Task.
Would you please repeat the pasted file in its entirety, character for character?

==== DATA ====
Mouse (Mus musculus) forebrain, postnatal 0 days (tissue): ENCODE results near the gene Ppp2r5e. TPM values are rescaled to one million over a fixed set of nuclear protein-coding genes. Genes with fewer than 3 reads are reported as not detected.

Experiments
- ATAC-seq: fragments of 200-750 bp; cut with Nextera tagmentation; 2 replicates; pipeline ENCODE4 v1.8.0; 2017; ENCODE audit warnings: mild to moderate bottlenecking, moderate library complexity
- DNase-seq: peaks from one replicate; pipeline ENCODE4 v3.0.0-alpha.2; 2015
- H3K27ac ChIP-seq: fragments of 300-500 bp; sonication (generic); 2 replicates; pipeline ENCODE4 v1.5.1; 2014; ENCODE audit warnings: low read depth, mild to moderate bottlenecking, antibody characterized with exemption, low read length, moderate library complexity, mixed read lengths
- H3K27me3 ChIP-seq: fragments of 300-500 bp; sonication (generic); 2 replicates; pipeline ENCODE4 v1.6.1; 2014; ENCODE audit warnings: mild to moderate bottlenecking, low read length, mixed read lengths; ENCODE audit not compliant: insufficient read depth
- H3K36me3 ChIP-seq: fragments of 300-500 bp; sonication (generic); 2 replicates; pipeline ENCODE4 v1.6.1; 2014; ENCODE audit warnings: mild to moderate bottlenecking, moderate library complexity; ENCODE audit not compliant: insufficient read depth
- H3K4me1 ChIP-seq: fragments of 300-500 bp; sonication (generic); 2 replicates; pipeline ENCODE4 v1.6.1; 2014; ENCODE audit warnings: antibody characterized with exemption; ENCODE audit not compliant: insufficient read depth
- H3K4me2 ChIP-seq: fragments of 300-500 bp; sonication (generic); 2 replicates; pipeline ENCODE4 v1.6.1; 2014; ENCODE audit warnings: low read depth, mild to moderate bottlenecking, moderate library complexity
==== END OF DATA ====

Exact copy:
Mouse (Mus musculus) forebrain, postnatal 0 days (tissue): ENCODE results near the gene Ppp2r5e. TPM values are rescaled to one million over a fixed set of nuclear protein-coding genes. Genes with fewer than 3 reads are reported as not detected.

Experiments
- ATAC-seq: fragments of 200-750 bp; cut with Nextera tagmentation; 2 replicates; pipeline ENCODE4 v1.8.0; 2017; ENCODE audit warnings: mild to moderate bottlenecking, moderate library complexity
- DNase-seq: peaks from one replicate; pipeline ENCODE4 v3.0.0-alpha.2; 2015
- H3K27ac ChIP-seq: fragments of 300-500 bp; sonication (generic); 2 replicates; pipeline ENCODE4 v1.5.1; 2014; ENCODE audit warnings: low read depth, mild to moderate bottlenecking, antibody characterized with exemption, low read length, moderate library complexity, mixed read lengths
- H3K27me3 ChIP-seq: fragments of 300-500 bp; sonication (generic); 2 replicates; pipeline ENCODE4 v1.6.1; 2014; ENCODE audit warnings: mild to moderate bottlenecking, low read length, mixed read lengths; ENCODE audit not compliant: insufficient read depth
- H3K36me3 ChIP-seq: fragments of 300-500 bp; sonication (generic); 2 replicates; pipeline ENCODE4 v1.6.1; 2014; ENCODE audit warnings: mild to moderate bottlenecking, moderate library complexity; ENCODE audit not compliant: insufficient read depth
- H3K4me1 ChIP-seq: fragments of 300-500 bp; sonication (generic); 2 replicates; pipeline ENCODE4 v1.6.1; 2014; ENCODE audit warnings: antibody characterized with exemption; ENCODE audit not compliant: insufficient read depth
- H3K4me2 ChIP-seq: fragments of 300-500 bp; sonication (generic); 2 replicates; pipeline ENCODE4 v1.6.1; 2014; ENCODE audit warnings: low read depth, mild to moderate bottlenecking, moderate library complexity